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Monday, November 16, 2015



Of course, everyone knows Hadoop as the solution to Big Data. What’s the problem with Big Data? Well, mostly it’s just that Big Data is too big to access and process in a timely fashion on a conventional enterprise system. Even a really large, optimally tuned, enterprise-class database system has conventional limits in terms of its maximum I/O, and there is a scale of data that outstrips this model and requires parallelism at a system level to make it accessible. While Hadoop is associated in many ways with advanced transaction processing pipelines, analytic and data sciences, these applications are sitting on top of a much simpler paradigm… that being that we can spread our data across a cluster and provision I/O and processor in a tunable ratio along with it. The tune-ability is directly related to the hardware specifications of the cluster nodes, since each node has processing, I/O and storage capabilities in a specific ratio. At this level, we don’t need Java software architects and data scientists to take advantage of Hadoop. We’re solving a fundamental infrastructure engineering issue, which is “how can we scale our I/O and processing capability along with our storage capacity”? In other words, how can we access our data?

What Is Hadoop?

At the most basic level, Hadoop is an open-source software platform designed to store and process quantities of data that are too large for just one particular device or server. Hadoop’s strength lies in its ability to scale across thousands of commodity servers that don’t share memory or disk space.
Hadoop delegates tasks across these servers (called “worker nodes” or “slave nodes”), essentially harnessing the power of each device and running them together simultaneously. This is what allows massive amounts of data to be analyzed: splitting the tasks across different locations in this manner allows bigger jobs to be completed faster.
Hadoop can be thought of as an ecosystem—it’s comprised of many different components that all work together to create a single platform. There are two key functional components within this ecosystem: The storage of data (Hadoop Distributed File System, or HDFS) and the framework for running parallel computations on this data (MapReduce). Let’s take a closer look at each.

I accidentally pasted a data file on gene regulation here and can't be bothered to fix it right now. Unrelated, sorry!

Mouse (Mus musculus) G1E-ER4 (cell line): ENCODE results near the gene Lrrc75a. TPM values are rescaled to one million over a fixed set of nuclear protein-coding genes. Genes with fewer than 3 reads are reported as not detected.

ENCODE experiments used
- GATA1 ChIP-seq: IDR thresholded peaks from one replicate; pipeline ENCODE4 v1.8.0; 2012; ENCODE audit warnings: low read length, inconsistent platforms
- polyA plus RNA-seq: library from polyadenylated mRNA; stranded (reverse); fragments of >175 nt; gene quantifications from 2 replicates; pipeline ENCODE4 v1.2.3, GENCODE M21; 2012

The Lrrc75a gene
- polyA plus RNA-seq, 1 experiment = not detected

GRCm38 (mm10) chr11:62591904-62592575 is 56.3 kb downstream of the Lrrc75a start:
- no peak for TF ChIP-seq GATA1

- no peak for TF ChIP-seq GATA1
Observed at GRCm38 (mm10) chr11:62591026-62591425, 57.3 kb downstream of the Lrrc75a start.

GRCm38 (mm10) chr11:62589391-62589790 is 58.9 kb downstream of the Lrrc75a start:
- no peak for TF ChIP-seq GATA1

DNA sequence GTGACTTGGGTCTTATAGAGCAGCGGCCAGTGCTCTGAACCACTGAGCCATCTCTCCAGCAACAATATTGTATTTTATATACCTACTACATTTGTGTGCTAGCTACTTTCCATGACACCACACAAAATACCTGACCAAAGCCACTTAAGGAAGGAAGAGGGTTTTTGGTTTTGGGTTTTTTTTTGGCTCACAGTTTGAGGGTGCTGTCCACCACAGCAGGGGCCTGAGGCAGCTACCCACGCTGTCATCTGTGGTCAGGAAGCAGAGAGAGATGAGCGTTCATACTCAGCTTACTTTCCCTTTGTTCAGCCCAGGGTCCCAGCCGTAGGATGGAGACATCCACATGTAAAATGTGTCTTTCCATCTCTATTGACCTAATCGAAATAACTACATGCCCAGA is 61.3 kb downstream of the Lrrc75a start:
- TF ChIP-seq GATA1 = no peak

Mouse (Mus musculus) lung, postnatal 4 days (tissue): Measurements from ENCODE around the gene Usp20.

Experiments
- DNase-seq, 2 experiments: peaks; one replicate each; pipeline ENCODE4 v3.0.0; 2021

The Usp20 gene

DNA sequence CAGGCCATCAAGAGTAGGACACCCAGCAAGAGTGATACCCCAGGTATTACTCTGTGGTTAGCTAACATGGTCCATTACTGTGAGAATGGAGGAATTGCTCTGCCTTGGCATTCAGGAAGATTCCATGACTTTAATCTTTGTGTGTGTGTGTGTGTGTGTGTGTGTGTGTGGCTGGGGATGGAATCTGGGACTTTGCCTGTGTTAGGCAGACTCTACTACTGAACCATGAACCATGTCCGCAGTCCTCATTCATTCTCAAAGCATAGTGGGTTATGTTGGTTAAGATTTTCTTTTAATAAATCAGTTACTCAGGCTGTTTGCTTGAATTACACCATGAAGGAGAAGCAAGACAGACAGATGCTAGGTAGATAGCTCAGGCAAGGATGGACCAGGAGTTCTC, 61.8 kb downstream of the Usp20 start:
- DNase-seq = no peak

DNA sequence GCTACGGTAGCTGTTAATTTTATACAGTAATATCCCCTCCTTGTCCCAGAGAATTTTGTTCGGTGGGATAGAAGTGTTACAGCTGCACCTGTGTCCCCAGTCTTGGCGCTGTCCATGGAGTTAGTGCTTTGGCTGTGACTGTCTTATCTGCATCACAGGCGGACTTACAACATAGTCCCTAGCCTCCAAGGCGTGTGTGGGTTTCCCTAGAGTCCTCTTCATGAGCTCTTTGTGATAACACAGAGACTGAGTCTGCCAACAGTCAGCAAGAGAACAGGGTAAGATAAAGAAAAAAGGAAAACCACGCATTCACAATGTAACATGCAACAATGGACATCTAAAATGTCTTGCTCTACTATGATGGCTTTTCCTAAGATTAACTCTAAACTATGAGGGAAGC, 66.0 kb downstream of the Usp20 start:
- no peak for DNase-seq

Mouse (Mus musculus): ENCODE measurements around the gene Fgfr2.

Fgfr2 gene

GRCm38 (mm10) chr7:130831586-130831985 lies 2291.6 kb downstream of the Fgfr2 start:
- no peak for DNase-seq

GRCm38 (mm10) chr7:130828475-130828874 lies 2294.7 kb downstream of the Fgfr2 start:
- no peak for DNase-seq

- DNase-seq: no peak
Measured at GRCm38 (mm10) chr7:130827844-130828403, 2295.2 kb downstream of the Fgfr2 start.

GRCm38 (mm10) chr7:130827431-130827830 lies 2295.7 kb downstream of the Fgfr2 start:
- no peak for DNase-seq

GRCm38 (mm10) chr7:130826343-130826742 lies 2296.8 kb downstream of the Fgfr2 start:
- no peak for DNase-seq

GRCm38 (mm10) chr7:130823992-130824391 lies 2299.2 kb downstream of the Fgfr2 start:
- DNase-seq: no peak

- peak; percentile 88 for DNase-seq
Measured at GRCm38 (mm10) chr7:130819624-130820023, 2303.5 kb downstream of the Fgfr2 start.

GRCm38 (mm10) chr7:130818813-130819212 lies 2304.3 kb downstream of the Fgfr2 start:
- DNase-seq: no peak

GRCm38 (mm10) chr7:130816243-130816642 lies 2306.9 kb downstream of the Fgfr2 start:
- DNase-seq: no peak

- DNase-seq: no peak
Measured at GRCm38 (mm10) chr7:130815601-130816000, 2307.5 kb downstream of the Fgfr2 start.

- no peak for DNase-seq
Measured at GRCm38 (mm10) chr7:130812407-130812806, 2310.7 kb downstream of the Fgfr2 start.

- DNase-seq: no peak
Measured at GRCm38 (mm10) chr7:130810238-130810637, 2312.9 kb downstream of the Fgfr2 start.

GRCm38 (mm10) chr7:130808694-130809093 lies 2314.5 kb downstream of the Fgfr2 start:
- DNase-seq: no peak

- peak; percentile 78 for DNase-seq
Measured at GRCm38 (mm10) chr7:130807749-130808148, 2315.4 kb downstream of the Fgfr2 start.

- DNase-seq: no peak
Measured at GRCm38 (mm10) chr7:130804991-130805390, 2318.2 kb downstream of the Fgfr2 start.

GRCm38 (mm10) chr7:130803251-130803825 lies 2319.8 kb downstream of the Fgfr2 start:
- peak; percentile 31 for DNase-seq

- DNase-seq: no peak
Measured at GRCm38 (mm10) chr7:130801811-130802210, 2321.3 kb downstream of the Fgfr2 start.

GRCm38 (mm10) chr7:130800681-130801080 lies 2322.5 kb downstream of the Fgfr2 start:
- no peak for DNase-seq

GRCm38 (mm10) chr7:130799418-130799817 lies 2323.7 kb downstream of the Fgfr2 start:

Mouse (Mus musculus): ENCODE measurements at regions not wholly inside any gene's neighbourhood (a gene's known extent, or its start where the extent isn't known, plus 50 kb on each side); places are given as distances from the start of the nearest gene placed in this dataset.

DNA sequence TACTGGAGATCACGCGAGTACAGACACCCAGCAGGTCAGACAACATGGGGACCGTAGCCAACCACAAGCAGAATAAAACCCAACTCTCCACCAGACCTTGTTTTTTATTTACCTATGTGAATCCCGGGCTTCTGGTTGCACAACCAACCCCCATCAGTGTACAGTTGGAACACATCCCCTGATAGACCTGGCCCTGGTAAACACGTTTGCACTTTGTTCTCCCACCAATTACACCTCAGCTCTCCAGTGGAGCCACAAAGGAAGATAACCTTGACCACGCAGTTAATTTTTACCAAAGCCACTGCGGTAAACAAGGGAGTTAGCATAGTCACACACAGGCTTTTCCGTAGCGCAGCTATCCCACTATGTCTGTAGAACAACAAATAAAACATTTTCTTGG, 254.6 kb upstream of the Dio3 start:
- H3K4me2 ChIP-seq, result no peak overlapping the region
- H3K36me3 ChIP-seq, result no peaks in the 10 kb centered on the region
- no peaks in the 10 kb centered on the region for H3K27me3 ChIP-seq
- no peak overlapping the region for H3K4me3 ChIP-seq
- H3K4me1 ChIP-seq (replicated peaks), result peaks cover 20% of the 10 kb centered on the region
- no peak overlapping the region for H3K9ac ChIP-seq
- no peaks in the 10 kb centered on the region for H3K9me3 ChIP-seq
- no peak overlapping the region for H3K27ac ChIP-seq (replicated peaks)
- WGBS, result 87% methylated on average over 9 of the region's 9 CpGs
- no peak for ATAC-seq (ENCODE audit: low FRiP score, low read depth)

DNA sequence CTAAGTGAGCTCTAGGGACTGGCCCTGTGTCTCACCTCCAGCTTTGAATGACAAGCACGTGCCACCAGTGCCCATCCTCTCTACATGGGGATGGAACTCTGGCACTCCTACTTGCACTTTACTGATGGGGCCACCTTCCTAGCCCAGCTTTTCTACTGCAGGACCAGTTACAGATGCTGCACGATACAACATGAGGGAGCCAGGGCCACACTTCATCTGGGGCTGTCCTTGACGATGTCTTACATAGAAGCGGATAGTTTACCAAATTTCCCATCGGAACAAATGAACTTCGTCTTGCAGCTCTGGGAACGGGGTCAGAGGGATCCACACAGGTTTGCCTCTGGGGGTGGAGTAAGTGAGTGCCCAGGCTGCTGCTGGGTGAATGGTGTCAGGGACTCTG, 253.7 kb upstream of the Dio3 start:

Core Components

Ø  HDFS (Hadoop Distributed File System) :– Store data on the cluster
Ø  MapReduce : - Process data on the cluster

A Simple Hadoop Cluster
A Hadoop cluster:

ü  a group of machines working together to store and process the data

ü  Any number of ‘slave’ & worker nodes can be exist

ü  HDFS to store data

ü  MapReduce to process data

ü  Two ‘master’ nodes

Name Node: To manages HDFS

Job Tracker: To manages MapReduce

HDFS Basic Concepts

Ø  HDFS is a Filesystem written in java -  Based on Google's GFS
Ø  Sits on top of a native Filesystem -Such as ext3, ext4 or xfs
Ø  Provides redundant storage for massive amount of data -   Using readily/available, industry/standard computers

How HDFS works

-          Files are divided into blocks
-          Blocks are replicated across nodes

Options for Accessing HDFS

ü  FsShell Command line: Hadoop fs
ü  Sub/commands: -get, -put, -ls, -cat, etc
ü  Java API
ü  Ecosystem Projects
– Flume: Collects data from network sources (e.g. system logs)
– Sqoop:  Transfers data between HDFS and RDBMS 
– Hue: Web based interactive UI. Can browse, upload, download and view files

Storing and Retrieving Files

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